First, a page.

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Shlomo Ganzfried
Shlomo Ganzfried
(or Salomo ben Joseph Ganzfried; 1804 in Ungvar
Ungvar
– 30 July 1886 in Ungvar) was an Orthodox rabbi and posek best known as author of the work of Halakha (Jewish law), the Kitzur Shulchan Aruch (Hebrew: קיצור שולחן ערוך, "The Abbreviated Shulchan Aruch"), by which title he is also known.

Contents

1 Biography 2 Works

2.1 Kitzur Shulchan Aruch

2.1.1 Translations

2.2 Other works

3 See also 4 Notes 5 References 6 External links

Biography[edit] Ganzfried was born in 1804 in Ungvar, in the Ung County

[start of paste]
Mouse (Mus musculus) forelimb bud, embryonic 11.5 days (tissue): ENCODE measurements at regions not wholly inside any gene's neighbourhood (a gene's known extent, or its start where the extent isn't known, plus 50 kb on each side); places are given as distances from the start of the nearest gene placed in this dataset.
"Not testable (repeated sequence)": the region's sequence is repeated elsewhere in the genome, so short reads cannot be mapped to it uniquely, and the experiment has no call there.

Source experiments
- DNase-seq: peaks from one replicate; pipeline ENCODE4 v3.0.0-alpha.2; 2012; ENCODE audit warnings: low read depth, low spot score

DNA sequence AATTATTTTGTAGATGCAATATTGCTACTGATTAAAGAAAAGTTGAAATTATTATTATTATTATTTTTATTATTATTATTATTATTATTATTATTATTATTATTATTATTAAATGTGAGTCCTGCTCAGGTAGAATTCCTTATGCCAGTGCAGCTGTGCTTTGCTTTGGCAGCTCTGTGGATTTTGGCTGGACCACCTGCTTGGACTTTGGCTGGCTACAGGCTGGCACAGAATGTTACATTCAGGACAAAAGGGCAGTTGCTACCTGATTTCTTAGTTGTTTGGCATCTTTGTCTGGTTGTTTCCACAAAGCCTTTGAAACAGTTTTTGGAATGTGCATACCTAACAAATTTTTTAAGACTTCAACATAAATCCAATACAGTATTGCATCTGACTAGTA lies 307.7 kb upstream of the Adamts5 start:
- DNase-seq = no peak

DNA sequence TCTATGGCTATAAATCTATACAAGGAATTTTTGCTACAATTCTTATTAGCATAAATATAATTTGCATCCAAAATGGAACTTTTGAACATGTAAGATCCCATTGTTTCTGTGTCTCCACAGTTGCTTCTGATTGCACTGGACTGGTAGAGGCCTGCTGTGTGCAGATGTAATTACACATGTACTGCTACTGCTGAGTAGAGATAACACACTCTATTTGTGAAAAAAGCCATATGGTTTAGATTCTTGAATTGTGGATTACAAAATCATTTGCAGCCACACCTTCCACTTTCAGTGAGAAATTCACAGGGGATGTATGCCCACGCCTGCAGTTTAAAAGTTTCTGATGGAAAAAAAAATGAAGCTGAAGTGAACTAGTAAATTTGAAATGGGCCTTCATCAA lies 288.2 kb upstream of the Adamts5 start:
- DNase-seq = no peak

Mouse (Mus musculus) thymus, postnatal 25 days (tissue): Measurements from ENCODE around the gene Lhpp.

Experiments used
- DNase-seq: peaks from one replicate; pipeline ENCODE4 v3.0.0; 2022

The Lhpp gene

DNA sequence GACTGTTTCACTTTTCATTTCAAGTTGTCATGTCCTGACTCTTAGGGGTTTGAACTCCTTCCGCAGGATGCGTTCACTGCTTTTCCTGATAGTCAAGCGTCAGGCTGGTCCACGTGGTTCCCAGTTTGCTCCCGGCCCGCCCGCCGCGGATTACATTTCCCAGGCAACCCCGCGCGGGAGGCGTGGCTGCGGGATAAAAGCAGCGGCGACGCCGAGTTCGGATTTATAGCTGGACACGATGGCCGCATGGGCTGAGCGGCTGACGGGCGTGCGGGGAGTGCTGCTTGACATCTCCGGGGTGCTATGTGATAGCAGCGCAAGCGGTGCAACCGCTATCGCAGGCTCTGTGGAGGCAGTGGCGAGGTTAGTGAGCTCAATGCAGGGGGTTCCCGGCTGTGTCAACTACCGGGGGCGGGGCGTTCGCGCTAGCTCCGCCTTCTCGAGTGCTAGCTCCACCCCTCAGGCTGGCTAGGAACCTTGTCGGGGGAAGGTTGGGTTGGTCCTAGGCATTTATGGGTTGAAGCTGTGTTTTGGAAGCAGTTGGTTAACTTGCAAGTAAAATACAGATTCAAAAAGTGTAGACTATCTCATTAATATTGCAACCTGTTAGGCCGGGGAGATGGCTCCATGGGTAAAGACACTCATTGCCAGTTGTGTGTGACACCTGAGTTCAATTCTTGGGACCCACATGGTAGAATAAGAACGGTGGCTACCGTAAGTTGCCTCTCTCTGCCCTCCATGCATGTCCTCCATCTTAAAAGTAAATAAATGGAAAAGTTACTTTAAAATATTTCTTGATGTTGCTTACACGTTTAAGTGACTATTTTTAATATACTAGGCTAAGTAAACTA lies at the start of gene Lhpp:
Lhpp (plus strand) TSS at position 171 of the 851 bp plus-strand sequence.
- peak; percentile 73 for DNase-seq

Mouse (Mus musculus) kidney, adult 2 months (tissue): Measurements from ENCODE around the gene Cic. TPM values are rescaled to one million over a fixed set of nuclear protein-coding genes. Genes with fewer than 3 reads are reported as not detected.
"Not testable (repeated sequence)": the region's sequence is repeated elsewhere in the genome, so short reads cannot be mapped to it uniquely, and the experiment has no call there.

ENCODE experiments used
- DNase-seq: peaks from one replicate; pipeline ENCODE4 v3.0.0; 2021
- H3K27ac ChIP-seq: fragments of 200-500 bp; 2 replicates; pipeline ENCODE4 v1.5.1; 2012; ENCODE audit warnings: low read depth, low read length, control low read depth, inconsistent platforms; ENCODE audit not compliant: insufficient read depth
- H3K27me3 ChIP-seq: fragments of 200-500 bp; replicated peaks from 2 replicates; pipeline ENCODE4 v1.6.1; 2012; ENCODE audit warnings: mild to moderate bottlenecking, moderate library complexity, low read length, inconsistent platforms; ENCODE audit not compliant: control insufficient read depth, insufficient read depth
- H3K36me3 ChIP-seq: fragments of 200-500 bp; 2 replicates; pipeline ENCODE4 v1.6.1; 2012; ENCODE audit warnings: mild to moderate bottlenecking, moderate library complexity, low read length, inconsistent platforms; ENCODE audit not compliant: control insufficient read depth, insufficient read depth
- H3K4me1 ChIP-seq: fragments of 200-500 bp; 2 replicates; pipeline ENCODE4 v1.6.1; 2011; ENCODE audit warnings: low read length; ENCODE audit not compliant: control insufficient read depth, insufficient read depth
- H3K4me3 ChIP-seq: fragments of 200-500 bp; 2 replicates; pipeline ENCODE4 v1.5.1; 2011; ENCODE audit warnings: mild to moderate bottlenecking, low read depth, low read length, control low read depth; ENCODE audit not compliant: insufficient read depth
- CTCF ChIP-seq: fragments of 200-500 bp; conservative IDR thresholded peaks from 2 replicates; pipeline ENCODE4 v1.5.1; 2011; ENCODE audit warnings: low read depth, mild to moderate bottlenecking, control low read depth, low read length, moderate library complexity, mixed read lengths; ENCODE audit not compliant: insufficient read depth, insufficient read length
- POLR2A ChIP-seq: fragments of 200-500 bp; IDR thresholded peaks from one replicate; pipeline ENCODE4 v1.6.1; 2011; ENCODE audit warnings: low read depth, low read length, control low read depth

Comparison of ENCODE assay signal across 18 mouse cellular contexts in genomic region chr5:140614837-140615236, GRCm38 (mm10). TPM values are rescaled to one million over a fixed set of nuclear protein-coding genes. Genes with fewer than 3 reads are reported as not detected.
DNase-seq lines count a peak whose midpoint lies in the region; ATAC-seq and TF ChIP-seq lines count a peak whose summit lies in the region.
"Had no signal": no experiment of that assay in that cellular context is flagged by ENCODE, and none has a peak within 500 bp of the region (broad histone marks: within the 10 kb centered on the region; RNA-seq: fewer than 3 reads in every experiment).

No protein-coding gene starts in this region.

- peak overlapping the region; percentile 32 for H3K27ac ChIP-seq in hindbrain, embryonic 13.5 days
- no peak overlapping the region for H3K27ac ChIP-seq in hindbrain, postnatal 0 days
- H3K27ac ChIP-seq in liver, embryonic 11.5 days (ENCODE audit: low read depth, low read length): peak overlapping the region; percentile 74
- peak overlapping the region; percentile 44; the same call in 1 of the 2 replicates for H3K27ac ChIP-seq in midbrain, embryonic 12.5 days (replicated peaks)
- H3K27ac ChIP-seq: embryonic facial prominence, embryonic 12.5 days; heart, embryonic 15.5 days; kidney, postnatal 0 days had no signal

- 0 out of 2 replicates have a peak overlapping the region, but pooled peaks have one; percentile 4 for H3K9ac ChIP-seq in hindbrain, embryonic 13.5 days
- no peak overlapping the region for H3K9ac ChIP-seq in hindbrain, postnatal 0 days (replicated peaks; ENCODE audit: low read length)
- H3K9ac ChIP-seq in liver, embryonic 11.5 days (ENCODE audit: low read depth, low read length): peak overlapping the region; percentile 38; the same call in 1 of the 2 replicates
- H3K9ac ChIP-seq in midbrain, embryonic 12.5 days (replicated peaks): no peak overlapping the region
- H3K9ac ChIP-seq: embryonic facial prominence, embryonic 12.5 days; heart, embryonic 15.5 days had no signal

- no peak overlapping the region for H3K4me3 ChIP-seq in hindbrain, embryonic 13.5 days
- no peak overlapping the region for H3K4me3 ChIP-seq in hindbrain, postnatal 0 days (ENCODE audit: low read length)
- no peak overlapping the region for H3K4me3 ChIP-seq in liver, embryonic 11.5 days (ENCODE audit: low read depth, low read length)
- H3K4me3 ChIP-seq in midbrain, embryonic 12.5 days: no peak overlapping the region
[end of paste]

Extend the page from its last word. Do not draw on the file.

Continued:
Ung County
of the Kingdom of Hungary (present-day Ukraine). His father Joseph died when he was eight. Ganzfried was considered to be a child prodigy and Ungvar's chief rabbi and Rosh yeshiva, Rabbi
Rabbi
Zvi Hirsh Heller assumed legal guardianship; Heller was known as "Hershele the Sharp-witted" for his piercing insights into the Talmud. Heller later moved to the city of Bonyhád, and Ganzfried, then fifteen, followed him. He remained in Heller's yeshiva for almost a decade until his ordination and marriage. After his marriage he worked briefly as a wine merchant. In 1830, he abandoned commerce and accepted the position of Rabbi
Rabbi
of Brezovica (Brezevitz). In 1849, he returned to Ungvar
Ungvar
as a dayan, a judge in the religious court. At that time Ungvar's spiritual head, Rabbi
Rabbi